Growth: A Mother, Her Son, and the Brain Tumor They Survived, a memoir by Karen DeBonis, is a mesmerizing story of the journey of a mother and son. Not just any mother and son, but a happily married, well educated teacher who felt confident she would be a good mother to her first-born son, Matthew, nicknamed “Little Einstein.”
The story opens in the family’s small upstate New York town when Matt is eight. The author notices he is rolling his eyes in ways that seem unnatural to her, and soon DeBonis brings the troubling symptom to their pediatrician’s attention. This moment opens multiple years of a back-and-forth series of appointments in which DeBonis sees increasingly more, and more alarming, symptoms in Matt’s behavior, yet the pediatrician reassures her that Matt is developing properly. DeBonis’ husband tended to go along with what the professionals were saying.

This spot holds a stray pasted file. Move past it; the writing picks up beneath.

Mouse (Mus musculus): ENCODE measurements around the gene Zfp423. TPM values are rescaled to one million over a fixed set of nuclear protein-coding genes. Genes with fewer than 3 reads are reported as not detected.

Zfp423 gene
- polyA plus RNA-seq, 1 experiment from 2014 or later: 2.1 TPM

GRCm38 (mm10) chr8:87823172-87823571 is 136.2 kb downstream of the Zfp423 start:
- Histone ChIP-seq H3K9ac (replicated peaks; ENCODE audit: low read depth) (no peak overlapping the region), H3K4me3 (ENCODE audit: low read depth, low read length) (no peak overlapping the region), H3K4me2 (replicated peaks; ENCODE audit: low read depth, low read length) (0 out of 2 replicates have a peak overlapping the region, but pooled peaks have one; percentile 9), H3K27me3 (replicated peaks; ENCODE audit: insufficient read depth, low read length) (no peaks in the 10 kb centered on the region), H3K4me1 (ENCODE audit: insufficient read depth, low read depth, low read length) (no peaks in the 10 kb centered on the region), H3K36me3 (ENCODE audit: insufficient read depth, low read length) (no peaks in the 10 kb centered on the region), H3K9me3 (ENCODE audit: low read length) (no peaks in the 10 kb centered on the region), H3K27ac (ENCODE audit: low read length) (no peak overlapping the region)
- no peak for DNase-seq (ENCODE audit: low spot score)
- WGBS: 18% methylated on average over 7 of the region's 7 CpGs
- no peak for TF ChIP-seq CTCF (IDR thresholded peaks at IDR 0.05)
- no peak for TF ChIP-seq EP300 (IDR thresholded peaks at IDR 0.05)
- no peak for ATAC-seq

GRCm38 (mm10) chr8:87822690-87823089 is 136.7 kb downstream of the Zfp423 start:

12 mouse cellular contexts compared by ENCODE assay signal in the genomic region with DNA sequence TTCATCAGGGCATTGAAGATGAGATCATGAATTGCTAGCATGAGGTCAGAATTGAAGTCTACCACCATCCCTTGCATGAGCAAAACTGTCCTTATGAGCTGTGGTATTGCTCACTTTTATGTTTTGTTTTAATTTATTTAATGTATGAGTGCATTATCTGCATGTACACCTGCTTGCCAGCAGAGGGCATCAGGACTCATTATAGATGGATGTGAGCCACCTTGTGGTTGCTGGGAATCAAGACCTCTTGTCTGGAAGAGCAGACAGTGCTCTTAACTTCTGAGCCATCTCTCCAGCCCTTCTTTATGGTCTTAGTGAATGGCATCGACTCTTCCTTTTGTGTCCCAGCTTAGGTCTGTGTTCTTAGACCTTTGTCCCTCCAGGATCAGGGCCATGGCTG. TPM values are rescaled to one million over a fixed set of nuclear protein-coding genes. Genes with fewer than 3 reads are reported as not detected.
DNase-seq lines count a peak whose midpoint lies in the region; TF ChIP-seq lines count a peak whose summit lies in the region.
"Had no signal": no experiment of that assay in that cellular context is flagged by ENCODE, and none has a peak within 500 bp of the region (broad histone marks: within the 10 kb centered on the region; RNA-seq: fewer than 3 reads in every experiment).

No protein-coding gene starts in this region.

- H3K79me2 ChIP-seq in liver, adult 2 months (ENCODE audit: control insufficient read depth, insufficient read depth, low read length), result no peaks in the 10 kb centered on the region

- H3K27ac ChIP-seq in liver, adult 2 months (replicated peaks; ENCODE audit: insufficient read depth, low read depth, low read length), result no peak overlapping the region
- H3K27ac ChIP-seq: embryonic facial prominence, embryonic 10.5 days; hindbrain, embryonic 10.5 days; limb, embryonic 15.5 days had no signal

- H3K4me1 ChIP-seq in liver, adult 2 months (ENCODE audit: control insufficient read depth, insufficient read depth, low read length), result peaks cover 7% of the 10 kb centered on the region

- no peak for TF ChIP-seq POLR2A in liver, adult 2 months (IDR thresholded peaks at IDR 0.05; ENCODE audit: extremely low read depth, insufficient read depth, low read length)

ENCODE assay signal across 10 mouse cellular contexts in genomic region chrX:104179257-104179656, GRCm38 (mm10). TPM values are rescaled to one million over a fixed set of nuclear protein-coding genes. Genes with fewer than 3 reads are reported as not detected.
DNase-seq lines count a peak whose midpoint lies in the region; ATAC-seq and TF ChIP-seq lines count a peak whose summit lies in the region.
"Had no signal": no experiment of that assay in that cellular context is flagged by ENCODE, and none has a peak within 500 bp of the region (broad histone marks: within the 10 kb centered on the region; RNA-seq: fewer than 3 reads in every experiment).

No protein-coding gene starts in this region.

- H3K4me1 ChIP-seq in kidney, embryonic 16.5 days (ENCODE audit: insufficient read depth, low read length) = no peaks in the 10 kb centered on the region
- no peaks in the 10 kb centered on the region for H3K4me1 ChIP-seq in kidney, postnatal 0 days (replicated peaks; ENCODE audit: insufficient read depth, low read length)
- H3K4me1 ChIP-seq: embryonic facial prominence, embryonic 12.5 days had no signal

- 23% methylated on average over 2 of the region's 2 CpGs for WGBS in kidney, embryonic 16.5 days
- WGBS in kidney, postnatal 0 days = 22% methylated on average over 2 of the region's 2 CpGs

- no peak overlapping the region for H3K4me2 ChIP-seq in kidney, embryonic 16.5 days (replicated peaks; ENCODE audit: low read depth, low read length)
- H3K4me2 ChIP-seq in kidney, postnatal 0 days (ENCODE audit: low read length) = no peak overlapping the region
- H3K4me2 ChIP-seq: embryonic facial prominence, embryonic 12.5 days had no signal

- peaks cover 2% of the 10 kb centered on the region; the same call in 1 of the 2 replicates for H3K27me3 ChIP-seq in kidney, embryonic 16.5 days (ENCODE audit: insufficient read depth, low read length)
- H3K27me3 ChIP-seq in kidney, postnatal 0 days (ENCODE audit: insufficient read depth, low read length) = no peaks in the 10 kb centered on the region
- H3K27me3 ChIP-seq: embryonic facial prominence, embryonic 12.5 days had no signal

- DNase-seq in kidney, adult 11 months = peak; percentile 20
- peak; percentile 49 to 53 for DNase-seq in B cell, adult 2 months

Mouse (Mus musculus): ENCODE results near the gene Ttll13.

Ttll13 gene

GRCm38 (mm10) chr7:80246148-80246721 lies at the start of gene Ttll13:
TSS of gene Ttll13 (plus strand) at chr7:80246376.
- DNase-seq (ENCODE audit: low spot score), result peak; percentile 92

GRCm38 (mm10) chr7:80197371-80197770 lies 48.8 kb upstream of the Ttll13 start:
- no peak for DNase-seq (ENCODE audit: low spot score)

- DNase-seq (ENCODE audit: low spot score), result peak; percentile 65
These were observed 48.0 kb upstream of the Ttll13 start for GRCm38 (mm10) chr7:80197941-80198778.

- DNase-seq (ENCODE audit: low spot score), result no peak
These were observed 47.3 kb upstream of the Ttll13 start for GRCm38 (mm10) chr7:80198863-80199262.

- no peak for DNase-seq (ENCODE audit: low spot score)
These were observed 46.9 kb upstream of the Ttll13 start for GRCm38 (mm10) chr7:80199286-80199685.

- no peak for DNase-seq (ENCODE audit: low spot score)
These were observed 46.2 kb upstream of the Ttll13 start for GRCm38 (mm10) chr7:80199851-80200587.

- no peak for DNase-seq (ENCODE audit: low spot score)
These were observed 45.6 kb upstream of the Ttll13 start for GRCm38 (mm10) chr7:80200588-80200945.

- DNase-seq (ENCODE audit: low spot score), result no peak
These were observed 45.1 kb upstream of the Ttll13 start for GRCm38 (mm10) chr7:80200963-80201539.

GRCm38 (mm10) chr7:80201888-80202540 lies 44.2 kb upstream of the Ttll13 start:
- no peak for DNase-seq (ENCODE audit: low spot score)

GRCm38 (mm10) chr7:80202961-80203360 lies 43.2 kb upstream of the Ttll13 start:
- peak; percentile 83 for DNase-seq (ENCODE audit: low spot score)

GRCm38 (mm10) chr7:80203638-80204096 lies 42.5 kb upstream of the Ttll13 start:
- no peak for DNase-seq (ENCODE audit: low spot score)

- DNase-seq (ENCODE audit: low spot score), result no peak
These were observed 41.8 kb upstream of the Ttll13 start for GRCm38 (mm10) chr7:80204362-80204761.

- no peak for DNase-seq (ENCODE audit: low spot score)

A second significant underlying theme emerges early in the story and threads throughout. Women of DeBonis’ generation (and three decades earlier with women of my generation) were raised to please other people. Why? Essentially, so they would like us.
In those days young women were still innocent in many ways, most of us believed that, surely, our doctors and all the professionals in our lives deserved our trust. How could we feel doubt if our concerns were reassured by professionals? Speaking for myself, it was easy to dismiss any doubt and believe them.
As I traced the author’s growth in coming to terms with this personality trait, I learned a great deal from her hard-earned wisdom. This parallel thread was as fascinating and integral to her advocacy for Matt until the moment arrived when a crisis suddenly rose. DeBonis reached her limit of “going along” and abruptly shed her pleasing-others behavior. Suddenly medical providers listened. A new diagnosis search began based on DeBonis’ and her husband’s–who had gradually come to agree with her–profound concerns. The shift was intense; and it is there that I will leave you to complete the story.
In conclusion, to my dismay, but not surprise, I discovered a layer of pleasing others that I also needed to shed, an ongoing project that has given me growth and awareness.
I highly recommend this five-star book to all readers, and hope you will spread word of the book to your friends and family. I believe Growth is an exceptional story that you will long remember.